stop sign
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Performing asynchronous tasks can be hard, especially when a particular programming language does not allow for canceling started or no longer needed actions. Fortunately, JavaScript offers a useful piece of functionality for aborting an asynchronous activity. In this article, you can learn how to use it to create your abortable function.

The Abort signal

The need to cancel asynchronous tasks emerged shortly after introducing Promise into ES2015 and the appearance of several Web APIs supporting the new asynchronous solution. The first attempt focused on creating a universal solution that could later become a part of the ECMAScript standard. Discussions quickly became stuck without solving the problem. Due to that, WHATWG prepared its solution and introduced it directly into the DOM in the form of AbortController. The downside of such resolution is the fact that AbortController is not available in Node.js, leaving this environment without any official way to cancel asynchronous tasks.

As you can see in the DOM specification, AbortController is described in a very general way. Thanks to this, you can use it in any asynchronous APIs — even ones that do not exist yet. At the moment, only Fetch API officially supports it, but nothing stops you from using it inside your own code!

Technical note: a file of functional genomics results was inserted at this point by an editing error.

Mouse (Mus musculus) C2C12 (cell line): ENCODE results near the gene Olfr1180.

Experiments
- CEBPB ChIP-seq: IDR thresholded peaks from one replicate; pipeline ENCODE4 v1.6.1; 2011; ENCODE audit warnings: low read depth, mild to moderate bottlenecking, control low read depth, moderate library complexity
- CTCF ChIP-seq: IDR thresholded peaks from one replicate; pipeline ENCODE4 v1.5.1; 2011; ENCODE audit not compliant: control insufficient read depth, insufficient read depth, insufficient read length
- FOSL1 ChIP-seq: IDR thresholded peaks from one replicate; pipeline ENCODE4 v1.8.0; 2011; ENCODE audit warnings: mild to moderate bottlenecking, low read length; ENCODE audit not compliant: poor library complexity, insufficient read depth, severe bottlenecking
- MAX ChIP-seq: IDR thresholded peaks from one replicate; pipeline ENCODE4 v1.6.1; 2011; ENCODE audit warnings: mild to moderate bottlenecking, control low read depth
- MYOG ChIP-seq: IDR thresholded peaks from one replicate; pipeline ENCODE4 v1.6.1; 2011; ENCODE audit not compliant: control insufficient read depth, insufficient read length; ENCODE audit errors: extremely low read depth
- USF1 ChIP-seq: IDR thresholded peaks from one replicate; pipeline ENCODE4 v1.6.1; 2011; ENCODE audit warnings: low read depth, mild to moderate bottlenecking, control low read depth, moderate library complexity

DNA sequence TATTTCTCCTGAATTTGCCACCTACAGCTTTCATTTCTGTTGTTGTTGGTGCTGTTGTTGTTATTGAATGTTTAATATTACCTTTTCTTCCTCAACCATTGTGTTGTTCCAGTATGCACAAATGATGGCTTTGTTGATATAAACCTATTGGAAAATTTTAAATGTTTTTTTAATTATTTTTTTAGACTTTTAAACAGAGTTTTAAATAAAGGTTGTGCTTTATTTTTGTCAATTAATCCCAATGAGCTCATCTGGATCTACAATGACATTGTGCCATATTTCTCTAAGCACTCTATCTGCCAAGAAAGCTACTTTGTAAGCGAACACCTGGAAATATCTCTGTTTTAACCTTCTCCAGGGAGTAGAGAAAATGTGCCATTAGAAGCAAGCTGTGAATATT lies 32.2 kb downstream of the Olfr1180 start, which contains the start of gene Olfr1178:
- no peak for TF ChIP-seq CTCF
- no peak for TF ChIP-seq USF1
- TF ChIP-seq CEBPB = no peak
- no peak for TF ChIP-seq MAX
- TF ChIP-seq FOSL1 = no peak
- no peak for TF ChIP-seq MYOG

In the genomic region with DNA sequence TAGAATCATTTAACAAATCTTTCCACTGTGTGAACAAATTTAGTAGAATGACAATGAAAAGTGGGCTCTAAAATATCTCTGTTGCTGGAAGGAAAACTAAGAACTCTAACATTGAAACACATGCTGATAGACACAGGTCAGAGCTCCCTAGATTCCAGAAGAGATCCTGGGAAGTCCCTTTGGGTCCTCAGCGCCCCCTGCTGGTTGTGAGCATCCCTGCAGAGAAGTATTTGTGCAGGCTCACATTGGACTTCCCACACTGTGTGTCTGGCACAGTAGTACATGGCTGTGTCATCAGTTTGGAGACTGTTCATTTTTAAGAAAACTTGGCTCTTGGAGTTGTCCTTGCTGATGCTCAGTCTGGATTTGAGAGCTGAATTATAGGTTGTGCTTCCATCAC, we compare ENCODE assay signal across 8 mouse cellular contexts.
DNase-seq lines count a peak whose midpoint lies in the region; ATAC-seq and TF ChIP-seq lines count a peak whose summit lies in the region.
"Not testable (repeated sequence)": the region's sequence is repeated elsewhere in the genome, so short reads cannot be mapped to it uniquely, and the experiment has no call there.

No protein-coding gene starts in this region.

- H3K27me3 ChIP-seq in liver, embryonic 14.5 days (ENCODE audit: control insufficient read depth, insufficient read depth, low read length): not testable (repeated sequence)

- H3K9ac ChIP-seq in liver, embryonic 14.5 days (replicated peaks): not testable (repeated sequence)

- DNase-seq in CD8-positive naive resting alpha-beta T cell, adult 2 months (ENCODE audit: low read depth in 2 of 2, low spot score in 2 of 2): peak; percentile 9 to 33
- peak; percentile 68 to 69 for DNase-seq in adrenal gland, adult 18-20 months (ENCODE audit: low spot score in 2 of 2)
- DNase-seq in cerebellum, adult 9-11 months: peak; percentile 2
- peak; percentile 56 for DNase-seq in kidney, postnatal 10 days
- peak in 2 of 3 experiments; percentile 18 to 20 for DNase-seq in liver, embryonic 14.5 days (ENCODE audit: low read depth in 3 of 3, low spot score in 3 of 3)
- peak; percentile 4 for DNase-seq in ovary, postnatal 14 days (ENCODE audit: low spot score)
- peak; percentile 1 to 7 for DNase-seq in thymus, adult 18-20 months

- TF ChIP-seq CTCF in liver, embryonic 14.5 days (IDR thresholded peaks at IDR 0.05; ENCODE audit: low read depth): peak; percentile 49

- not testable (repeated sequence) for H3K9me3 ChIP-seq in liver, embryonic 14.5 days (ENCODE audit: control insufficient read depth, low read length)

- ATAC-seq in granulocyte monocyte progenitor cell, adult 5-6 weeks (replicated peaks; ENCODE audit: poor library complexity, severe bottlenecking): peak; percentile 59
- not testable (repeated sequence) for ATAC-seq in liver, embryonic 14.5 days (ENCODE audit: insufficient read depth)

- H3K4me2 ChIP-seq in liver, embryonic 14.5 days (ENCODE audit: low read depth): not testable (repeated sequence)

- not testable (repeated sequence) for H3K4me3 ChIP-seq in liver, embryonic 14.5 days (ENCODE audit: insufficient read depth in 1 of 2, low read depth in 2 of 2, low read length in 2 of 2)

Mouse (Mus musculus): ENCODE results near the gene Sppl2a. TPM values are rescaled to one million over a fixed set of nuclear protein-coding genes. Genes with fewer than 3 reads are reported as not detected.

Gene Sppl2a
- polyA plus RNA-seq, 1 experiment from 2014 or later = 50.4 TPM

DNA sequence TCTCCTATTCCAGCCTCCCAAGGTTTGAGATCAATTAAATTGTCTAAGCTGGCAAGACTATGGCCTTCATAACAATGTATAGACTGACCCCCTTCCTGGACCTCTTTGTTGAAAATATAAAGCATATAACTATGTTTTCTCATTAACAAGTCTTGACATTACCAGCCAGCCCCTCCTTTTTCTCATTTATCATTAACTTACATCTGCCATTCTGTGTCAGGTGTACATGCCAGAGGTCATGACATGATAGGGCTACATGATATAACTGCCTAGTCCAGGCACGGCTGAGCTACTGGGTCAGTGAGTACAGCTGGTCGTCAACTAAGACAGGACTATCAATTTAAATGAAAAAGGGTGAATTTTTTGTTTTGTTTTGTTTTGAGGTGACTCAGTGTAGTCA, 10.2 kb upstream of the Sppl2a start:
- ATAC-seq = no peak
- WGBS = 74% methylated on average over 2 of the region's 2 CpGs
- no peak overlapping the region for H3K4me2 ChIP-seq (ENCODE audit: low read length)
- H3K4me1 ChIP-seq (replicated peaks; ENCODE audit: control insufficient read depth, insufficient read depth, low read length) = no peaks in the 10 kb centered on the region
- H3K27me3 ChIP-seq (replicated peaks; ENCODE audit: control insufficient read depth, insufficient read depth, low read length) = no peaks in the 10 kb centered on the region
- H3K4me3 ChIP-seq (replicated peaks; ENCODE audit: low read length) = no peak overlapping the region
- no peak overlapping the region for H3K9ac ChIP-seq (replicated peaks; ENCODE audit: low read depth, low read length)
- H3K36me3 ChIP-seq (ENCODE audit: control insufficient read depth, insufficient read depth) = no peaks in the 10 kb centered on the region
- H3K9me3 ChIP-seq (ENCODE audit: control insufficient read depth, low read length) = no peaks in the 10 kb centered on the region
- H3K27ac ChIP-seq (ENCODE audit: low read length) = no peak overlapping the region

Let us spend a moment analyzing how AbortController works:

const abortController = new AbortController(); // 1
const abortSignal = abortController.signal; // 2

fetch( 'http://example.com', {
  signal: abortSignal // 3
} ).catch( ( { message } ) => { // 5
  console.log( message );
} );

abortController.abort(); // 4

Looking at the code above, you can see that at the beginning, you create a new instance of the AbortController DOM interface (1) and bind its signal property to a variable (2). Then you invoke fetch() and pass signal as one of its options (3). To abort fetching the resource, you call abortController.abort() (4). It rejects the promise of fetch(), and the control passes to the catch() block (5).

The signal property itself is quite interesting. The property is an instance of the AbortSignal DOM interface that has an aborted property with information whether the user has already invoked the abortController.abort() method. You can also bind the abort event listener to it when abortController.abort() gets called. In other words: AbortController is just a public interface of AbortSignal.